- Indirect eye contact makes you appear insincere or disinterested. Direct eye contact is essential for rapport. Look right at the person you’re talking to. Don’t over stare. Relax your face. Relax your eyes. If possible, even smile with your eyes.
- Overstating the facts. Exaggeration is annoying to some people and funny to others. Choose your moment.
- Needlessly embellishing stories. Some people feel they should ‘never let the truth get in the way of a good story’! Understand that some people love it when they sense you are embellishing your story. Other people will brand you a liar for twisting the truth.
- Talking about yourself too much. Only talk about yourself to the extent that it builds rapport and establishes the necessary amount of credibility. Then stop.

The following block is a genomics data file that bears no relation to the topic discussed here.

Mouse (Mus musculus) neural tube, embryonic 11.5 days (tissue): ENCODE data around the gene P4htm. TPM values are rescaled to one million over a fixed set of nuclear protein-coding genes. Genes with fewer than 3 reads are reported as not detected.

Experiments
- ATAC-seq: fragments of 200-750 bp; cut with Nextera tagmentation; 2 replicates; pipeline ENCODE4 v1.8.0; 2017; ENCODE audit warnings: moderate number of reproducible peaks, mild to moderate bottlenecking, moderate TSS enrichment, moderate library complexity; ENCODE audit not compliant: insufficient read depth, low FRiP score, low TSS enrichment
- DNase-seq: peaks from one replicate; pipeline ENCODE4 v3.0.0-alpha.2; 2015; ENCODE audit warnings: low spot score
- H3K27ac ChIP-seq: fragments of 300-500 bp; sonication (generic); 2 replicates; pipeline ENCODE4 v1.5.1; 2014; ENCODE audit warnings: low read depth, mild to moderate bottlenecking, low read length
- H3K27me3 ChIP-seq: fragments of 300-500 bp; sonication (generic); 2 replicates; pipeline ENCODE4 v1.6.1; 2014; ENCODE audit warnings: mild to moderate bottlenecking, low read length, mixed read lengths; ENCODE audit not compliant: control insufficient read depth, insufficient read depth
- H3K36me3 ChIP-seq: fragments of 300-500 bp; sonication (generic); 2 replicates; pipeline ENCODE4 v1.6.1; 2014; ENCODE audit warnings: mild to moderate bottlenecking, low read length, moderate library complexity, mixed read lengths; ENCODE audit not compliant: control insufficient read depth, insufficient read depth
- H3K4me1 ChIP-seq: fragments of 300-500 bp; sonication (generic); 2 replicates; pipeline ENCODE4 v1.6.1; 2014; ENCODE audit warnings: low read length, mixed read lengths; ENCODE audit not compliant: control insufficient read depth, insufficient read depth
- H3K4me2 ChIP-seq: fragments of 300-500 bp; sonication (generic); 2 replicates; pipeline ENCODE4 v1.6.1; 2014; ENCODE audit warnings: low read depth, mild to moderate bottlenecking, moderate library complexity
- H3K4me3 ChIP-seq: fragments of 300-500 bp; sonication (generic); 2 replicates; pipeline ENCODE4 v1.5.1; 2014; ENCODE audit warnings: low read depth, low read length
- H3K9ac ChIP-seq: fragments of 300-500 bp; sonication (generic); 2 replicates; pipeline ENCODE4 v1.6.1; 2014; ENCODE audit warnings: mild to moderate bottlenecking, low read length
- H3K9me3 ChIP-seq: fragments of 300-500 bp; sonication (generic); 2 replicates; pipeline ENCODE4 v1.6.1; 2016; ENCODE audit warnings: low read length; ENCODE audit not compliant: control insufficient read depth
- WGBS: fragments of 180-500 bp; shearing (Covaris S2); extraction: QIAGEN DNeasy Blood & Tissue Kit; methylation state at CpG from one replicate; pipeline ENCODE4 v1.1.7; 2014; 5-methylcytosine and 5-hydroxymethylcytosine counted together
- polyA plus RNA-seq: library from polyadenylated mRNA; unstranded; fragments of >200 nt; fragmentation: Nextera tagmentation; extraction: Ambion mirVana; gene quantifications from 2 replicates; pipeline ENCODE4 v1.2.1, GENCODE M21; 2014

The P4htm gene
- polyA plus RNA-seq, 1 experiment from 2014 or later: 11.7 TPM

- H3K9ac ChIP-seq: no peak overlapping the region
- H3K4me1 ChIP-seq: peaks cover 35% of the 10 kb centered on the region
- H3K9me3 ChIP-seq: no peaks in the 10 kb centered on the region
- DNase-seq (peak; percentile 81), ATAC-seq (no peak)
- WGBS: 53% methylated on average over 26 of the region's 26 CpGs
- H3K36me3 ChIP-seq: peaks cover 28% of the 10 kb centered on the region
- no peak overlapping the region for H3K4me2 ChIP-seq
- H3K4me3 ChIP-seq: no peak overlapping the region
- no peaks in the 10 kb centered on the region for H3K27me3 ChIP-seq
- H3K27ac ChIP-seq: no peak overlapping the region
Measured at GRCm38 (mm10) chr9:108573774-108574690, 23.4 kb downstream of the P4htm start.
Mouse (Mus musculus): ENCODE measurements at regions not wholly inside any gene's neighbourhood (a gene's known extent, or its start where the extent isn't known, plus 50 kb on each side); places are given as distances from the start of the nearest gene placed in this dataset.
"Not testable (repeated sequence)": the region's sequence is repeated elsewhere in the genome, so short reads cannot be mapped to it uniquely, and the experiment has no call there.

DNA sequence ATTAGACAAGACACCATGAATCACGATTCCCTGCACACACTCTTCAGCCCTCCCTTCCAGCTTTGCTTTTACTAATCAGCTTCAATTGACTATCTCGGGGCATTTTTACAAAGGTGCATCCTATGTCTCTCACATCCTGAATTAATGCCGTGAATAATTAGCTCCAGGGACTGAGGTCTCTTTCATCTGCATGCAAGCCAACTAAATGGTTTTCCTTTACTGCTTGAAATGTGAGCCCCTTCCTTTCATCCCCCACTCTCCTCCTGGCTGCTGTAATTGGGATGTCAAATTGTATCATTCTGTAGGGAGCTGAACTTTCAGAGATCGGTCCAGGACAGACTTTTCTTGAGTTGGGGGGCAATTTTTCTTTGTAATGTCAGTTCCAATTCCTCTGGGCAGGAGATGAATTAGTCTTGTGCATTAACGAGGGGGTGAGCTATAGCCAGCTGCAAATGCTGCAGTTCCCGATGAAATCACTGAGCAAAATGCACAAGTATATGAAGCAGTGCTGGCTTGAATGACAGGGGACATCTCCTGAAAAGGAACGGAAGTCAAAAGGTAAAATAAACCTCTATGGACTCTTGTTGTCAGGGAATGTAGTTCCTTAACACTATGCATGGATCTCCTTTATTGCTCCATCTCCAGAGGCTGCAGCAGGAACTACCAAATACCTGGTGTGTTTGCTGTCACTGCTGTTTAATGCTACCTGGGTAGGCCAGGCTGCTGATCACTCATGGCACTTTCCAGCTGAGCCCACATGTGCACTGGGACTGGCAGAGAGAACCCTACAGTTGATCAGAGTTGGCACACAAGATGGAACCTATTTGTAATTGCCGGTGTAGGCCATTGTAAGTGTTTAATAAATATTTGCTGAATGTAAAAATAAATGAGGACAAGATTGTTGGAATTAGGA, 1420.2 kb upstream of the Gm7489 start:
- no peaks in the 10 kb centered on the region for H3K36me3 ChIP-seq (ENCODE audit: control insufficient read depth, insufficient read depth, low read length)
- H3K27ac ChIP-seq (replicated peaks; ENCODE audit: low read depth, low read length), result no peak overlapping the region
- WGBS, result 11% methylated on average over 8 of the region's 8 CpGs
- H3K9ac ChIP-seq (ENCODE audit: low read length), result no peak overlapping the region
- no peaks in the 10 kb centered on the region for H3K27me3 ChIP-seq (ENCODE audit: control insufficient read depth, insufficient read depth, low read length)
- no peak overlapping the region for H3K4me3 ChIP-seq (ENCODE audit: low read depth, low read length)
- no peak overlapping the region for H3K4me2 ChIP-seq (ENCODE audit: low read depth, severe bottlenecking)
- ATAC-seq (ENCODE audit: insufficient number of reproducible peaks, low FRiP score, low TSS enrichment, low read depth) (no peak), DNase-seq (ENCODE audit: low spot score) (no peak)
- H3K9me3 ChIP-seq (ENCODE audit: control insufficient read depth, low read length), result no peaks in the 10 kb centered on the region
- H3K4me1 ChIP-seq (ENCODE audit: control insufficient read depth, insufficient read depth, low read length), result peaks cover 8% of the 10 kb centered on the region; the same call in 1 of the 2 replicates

- Smooth communication. If you’re too smooth in your communication style when attempting to persuade others, it can seem contrived and may be perceived as insincerity. Aim to be as authentic as possible.
Weirdly, you’ll be your most authentic and persuasive self when you plan your message thoroughly, rehearse until you can’t get it wrong, and then allow yourself to ad-lib and even add some humour on the day. Thorough rehearsal is the key to being perceived as authentic.
So, there you have it. We want people to trust and like us instinctively.
Once you make yourself aware of these mistakes, the next step is to work out how to better manage your approach so that you don’t end up unintentionally turning people off.
You want to attract, not repel, people.
If you recognise any of these mistakes are things you do, perhaps ask yourself what you can do differently to stop right now.
Pretty much everything you want comes on the other side of persuasion.
Let’s do what we can to ensure you are as effective as possible at persuading in every area of your life.